Eurasia is a table proposed by Joseph Greenberg macro family that includes essential language families and individual languages of northern Eurasia. About this far-reaching proposal, there is the still partially broader Nostra tables. Greenberg's hypothesis has so far received only a low level of acceptance.
Eurasia table and its components
Joseph Greenberg developed in the early 1960s - parallel to and independently of the Nostra sufferers - be " Eurasian matic " concept, which goes back to earlier natural relationship hypotheses of other researchers, such as to Holger Pedersen. Explicitly, the Eurasian macro family for the first time in Greenberg's Language in the Americas from 1987 described (pp. 331-334 ). In the following years, Greenberg and Merritt Ruhlen continued to work on the comparison of the northern Eurasian language groups. In contrast to the Amerind Greenberg also has grammatical elements compared with the Eurasian addition to the investigation of related words with each other, their similarities are partly very convincing (especially when comparing Indo-European, Uralic and Altaic languages), and that are not easily explained by the concepts Sprachbund and borrowing can.
Finally 2000 ( Grammar ) and 2002 ( Lexicon ) appeared the sum of these researches in Greenberg's last two books, which were published and edited by Ruhlen ( Greenberg had already died in 2001 ).
The Eurasian macro family to Greenberg 2000-2002
- Eurasia table Etruscan †
- Ural- Jukagirisch
Greenberg 2000 refers - in contrast to earlier designs - specifically the Etruscan with a. Striking is the positioning of the Korean -Japanese (along with the Ainu ). Rather than component of the Altaic, but as an independent branch of the Eurasian
Problem and acceptance
A hypothetical Eurasian proto-language would have to be at least 10,000 years old, as for example the age of the Proto - Indo-European is already estimated to be at least 5,000 years, that Proto - Uralic is rather recognized even older. However, one obtains time depths that must be applied for by now accepted major language families such as the Niger - Congo and Afro-Asiatic, both language families whose definition also goes back to Greenberg (see Joseph Greenberg and African languages).
In Mother Tongue VI (2001) John D. Bengtson gives a detailed positive review of the first volume ( Grammar, 2000). He concludes with the words: While one Could quibble about Certain details, there is no doubt did Greenberg 's grammatical evidence for Eurasiatic is a monumental achievement and a fitting capstone to his life 's work as the supreme linguistic taxonomist of all time. ( While one might argue about some of the details, there is no doubt that Greenberg's grammatical evidence for the Eurasian is an outstanding achievement and a fitting capstone for his life's work as the most important linguistic taxonomist of all time. )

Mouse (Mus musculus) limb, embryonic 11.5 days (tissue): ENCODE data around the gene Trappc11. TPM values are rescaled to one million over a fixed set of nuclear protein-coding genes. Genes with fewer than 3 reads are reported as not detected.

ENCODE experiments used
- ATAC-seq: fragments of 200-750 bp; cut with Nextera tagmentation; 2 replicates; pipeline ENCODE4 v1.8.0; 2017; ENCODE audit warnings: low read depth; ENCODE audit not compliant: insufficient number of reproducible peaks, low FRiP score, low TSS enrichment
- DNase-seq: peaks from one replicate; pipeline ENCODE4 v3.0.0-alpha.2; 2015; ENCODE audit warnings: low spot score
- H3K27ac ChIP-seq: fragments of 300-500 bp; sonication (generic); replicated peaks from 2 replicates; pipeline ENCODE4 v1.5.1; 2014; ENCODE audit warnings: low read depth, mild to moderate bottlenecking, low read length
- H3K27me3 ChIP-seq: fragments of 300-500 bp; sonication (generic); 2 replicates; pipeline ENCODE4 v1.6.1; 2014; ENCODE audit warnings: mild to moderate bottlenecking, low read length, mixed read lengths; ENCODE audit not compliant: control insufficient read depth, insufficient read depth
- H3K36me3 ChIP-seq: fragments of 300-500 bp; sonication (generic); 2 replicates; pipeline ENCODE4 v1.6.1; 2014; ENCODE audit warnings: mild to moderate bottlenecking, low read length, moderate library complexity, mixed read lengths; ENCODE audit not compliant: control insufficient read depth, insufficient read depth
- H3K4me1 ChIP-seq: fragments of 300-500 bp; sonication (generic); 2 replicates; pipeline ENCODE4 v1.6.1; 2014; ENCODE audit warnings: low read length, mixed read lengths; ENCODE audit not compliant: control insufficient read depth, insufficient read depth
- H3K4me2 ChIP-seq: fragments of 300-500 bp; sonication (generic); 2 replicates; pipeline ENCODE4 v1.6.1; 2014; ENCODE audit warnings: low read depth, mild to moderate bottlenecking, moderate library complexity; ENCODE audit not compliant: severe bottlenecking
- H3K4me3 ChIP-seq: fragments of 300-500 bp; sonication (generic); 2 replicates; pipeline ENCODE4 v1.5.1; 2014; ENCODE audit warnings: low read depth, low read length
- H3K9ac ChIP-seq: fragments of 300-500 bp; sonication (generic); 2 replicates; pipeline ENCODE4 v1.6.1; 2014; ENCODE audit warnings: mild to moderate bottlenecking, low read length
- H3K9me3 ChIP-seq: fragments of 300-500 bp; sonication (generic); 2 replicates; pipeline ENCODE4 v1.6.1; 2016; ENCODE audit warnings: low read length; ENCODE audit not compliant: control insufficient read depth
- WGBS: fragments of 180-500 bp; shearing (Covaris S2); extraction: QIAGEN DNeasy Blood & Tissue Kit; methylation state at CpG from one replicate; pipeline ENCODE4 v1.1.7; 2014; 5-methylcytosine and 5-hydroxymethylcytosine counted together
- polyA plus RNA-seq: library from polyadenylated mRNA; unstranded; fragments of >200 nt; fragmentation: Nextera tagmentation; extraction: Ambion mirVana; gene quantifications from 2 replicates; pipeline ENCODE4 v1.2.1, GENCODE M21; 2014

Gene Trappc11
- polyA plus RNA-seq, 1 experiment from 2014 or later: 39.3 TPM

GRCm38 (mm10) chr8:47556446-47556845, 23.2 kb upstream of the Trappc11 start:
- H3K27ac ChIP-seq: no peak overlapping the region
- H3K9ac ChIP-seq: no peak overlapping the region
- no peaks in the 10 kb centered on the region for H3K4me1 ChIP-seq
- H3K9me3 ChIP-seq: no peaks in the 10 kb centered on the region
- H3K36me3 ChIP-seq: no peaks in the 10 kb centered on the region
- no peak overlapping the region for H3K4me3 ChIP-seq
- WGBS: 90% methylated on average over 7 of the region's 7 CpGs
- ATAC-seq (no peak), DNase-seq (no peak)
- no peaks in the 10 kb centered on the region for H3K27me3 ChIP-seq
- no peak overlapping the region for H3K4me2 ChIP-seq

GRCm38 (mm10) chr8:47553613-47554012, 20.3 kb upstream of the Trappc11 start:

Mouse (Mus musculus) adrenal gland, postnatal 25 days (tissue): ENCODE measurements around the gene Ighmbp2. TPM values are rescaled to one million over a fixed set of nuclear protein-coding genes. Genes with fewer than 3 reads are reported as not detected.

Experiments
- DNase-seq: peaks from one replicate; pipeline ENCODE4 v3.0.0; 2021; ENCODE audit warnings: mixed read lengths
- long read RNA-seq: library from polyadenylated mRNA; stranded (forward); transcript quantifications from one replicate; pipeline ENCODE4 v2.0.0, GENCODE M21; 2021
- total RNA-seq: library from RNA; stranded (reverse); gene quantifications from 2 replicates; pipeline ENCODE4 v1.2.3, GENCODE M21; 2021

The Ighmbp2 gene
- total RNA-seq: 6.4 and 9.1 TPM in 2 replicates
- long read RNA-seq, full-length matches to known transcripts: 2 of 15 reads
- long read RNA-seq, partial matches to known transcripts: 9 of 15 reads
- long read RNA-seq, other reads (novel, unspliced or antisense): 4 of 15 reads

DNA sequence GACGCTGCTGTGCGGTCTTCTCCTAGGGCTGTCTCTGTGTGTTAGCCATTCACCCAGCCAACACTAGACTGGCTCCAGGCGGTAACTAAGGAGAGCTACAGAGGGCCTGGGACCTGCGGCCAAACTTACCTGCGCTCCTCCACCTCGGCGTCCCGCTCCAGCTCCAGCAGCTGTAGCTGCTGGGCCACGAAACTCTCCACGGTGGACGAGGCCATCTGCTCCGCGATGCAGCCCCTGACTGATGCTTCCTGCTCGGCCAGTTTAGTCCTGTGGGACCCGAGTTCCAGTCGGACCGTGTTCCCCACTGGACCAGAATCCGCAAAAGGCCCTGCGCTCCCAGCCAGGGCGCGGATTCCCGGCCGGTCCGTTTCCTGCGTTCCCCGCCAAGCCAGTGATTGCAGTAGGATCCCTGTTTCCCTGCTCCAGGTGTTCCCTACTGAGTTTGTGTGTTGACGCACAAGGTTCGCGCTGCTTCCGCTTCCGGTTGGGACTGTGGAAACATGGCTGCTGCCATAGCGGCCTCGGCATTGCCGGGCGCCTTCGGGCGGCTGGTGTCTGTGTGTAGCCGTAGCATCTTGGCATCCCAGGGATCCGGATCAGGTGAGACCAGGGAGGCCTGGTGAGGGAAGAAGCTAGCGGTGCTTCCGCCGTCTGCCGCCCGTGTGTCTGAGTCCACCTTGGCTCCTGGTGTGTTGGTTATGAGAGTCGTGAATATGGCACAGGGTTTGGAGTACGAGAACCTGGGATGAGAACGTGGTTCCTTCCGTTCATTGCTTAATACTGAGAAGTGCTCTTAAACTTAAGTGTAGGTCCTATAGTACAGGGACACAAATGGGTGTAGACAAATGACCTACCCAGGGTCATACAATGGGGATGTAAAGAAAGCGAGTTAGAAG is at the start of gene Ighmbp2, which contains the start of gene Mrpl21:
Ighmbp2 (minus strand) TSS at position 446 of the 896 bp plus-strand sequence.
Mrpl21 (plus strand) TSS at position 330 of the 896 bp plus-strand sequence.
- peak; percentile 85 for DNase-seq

Nevertheless, the Eurasian macro family has so far been accepted by only a minority of researchers. With the more comprehensive Nostra tables and other macro hypotheses dealt linguists, however, grapple with the hypothesis.
Relation to Nostra tables and Dene - Caucasian
The Eurasian expressly does not include the Afro-Asiatic language family, Dravidian and Kartwelisch; these three are, however, included in the tables with Nostra. Some Nostra sufferers, such as Allan R. Bomhard (2007), see table and now Eurasia Nostra table rather than competing models, but interpret the Eurasian as genetic subunit of Nostra tables, parallel to the Kartvelian, Dravidian and Afro Asiatic. Other Nostra sufferers keep the Afro-Asiatic for a parallel branch of Nostra tables, making it easier to approach the models "Eurasia table " and " table Nostra ".
Eurasia table as a subunit of Nostra tables
- Nostra table Eurasia table
- Elamo - Dravidian
- Afro-Asiatic (partly conceived as a parallel branch of Nostra tables)
Another Eurasian macro family is going back to Sergei Starostin Anatoljevich Dene - Caucasian, which includes the individual languages Basque and Burushaski, a few isolated ancient Near Eastern languages , the language families Nordkaukasisch, Jenisseisch, Sino-Tibetan, and Na - Dene, the North American. Dene - Caucasian represents no competition for Eurasian, since there is no intersection between these macro groupings according to current research approach ( exceptions may Etruscan and Sumerian ).